adapting the evolving CMI Data Model for the description of discrete, fine-grained information objects, which will
emerge from the convergence of training with information services.
Customised Cross-Platform Delivery
GUARDIANS will explore delivery of information objects across the Internet and Digital Broadcast. Whilst these
access technologies are very diverse, they are each capable of offering a web-based presentation to the user (see W3C
TV-Web Interest Group). Over time and dependent upon physical location, users may access services via either of these
technologies. Thus dynamic personalisation of online services will be vital to presenting information in an appropriate
manner for the user. In particular, there are two proposals currently under development within W3C that are pertinent to
this issue and worthy of further study and experimentation:
1) Personalised Information Description Language (PIDL) – personalisation of online information by providing
enhanced interoperability between personalisation applications;
2) Composite Capability/Preference Profiles (CC/PP) – is a user side framework based on RDF for negotiating user
preferences and device capabilities.
Distributed Management of Metadata
Another issue addressed by GUARDIANS is the ability to maintain metadata consistency with the current status of the
related content. In GESTALT, metadata was used to maintain information related not only to the semantic content of a
resource but also to provide data linked to the delivery process of the content itself. In particular, GESTALT has
defined Quality of Service (QoS) related metadata and successfully demonstrated how this metadata can be used by
applications to demand performance guarantees in the delivery of multimedia content over QoS enabled network
architectures. In the GESTALT implementation the parameters considered (e.g. transmission peak and average rate)
were only related to requirements in terms of network resources considered necessary for achieving adequate quality in
the delivery of the content. However, in a truly distributed scenario, other information should be considered such as the
actual load of the servers from where the content will be delivered, since these also influence the capability of assuring
quality in the delivery process. While semantic information is relatively static over time, QoS metadata as described
here is inherently dynamic as it relates to parameters describing the current state of networks or systems. The inclusion
in metadata of this time and state dependent information requires mechanisms for updating the existing metadata
replicas referring to a specific resource. GUARDIANS will deal with the definition of software and protocol based
mechanisms for the on-line management and synchronisation of metadata.
It is a specific objective of the project (for terrestrial networks) to continue the QoS metadata work started in
GESTALT, by which information objects can be characterised as to their network bandwidth requirements as the
service is launched. Current operation uses RAPI and SCRAPI as the application interface by which QoS is negotiated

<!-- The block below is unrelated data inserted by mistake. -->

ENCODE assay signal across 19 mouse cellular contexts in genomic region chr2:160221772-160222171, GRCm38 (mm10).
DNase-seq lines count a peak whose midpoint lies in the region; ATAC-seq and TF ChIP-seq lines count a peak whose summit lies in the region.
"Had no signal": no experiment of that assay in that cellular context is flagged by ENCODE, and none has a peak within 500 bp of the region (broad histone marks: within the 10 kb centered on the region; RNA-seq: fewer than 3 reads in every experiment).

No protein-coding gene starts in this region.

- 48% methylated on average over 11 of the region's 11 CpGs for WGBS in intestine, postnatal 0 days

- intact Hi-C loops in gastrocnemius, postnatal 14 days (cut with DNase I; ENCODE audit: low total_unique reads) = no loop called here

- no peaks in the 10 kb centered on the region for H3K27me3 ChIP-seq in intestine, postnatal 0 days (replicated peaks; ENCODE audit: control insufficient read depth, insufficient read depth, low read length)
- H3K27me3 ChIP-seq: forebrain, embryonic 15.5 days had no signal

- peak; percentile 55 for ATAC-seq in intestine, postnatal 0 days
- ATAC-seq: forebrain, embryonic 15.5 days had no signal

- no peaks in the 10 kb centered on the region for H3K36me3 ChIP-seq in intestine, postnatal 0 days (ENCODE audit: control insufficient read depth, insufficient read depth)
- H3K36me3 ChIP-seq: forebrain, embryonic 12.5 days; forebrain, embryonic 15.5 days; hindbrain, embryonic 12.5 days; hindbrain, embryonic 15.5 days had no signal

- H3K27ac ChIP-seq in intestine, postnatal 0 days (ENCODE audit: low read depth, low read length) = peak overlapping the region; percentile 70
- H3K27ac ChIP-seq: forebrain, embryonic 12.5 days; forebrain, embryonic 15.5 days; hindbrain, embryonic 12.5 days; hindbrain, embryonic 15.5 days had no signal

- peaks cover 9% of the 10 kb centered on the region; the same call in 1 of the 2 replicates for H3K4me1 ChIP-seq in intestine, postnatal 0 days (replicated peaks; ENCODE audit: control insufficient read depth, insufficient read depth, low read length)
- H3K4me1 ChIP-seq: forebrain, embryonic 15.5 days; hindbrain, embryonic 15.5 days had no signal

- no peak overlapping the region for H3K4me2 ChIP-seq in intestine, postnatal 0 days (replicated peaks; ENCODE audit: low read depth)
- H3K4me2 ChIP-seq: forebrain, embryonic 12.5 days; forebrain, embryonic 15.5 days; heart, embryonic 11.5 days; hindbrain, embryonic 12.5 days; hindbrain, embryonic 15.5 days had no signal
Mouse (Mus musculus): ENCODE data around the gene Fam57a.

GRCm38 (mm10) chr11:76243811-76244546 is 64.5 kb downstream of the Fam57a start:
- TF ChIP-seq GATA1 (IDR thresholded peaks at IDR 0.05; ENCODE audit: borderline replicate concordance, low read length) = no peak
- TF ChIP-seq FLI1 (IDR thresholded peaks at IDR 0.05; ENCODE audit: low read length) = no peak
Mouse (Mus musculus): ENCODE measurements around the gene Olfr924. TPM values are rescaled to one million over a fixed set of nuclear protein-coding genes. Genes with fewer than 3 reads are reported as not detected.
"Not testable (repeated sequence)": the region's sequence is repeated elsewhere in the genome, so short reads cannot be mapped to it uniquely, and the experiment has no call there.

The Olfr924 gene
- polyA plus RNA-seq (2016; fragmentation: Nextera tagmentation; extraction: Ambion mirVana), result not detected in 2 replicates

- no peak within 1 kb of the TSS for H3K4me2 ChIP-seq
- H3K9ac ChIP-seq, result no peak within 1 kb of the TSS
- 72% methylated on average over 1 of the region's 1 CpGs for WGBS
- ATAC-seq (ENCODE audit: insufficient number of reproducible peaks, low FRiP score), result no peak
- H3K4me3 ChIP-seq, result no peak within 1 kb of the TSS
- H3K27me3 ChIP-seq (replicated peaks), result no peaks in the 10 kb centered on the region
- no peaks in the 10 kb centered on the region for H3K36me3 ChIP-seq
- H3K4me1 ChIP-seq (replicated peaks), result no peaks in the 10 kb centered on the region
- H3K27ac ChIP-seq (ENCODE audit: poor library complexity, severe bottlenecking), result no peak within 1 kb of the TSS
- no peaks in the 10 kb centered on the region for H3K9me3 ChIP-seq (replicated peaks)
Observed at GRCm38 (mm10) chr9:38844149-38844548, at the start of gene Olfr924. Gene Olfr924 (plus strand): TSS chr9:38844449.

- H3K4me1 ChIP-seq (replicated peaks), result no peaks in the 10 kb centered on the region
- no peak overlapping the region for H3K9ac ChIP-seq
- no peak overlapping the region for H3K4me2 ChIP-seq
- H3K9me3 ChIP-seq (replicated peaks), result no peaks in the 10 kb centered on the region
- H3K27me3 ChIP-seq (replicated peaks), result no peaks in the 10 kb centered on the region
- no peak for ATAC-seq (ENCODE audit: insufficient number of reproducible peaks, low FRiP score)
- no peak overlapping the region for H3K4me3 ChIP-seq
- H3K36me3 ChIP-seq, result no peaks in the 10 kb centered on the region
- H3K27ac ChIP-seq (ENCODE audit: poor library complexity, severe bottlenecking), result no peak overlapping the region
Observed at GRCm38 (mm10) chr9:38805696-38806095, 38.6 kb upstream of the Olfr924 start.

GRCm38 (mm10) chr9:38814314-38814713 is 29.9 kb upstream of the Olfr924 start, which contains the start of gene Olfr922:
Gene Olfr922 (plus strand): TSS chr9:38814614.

using RSVP. Since quality of service is a function of a number of parameters related to multiple components of a
distributed information system (e.g. network architectures, server and resource repositories, client terminals), metadata
will be extended to include such diverse aspects. However, since most of this information can vary in time, according to
the current status of the corresponding component, these extensions will require the design of proper mechanisms for
their on-line updating. The Project will also demonstrate a prototype implementation of the proposed mechanisms.
Despite the diversity of the selected access technologies, there is still a need for a unified model for capturing user
responses in terms of managing these services and tracking user understanding of the information objects presented.
Based on the reusable object technology developed in the project around the CMI Data Model and the related Content
API, the project will produce demonstrable information object content and appropriate user environments for each of
the delivery modes.
Objectives
1. Validate the extended CMI Data Model for reliable and consistent user tracking across Terrestrial Networks and
Digital Broadcast;
2. Construct advanced search capabilities within the Mediation Service utilising IEEE Learning Objects Metadata
(LOM) to describe information objects and IEEE PAPI to describe individuals and their preferences;
3. Evaluate proposed mechanisms for dynamic personalisation of services according to the delivery platform selected.
Note that this will require the reconciliation of PAPI ‘application’ preferences with the CC/PP device capabilities
and ‘browser’ preferences;
4. Experiment with how the GESTALT QoS metadata can be used (and possibly extended) to support operation
across these technologies and negotiate appropriate levels of QoS;
5. Prove the proposed integration strategy for the back-end management and tracking of information services, thus
demonstrating the feasibility of common services accessible from the office, the factory and the home.
6. Propose a scheme for distributed, on-line synchronisation of metadata to allow the inclusion of dynamic
information such as quality of service parameters, cost, and availability of resources.

Funding


EU FP4.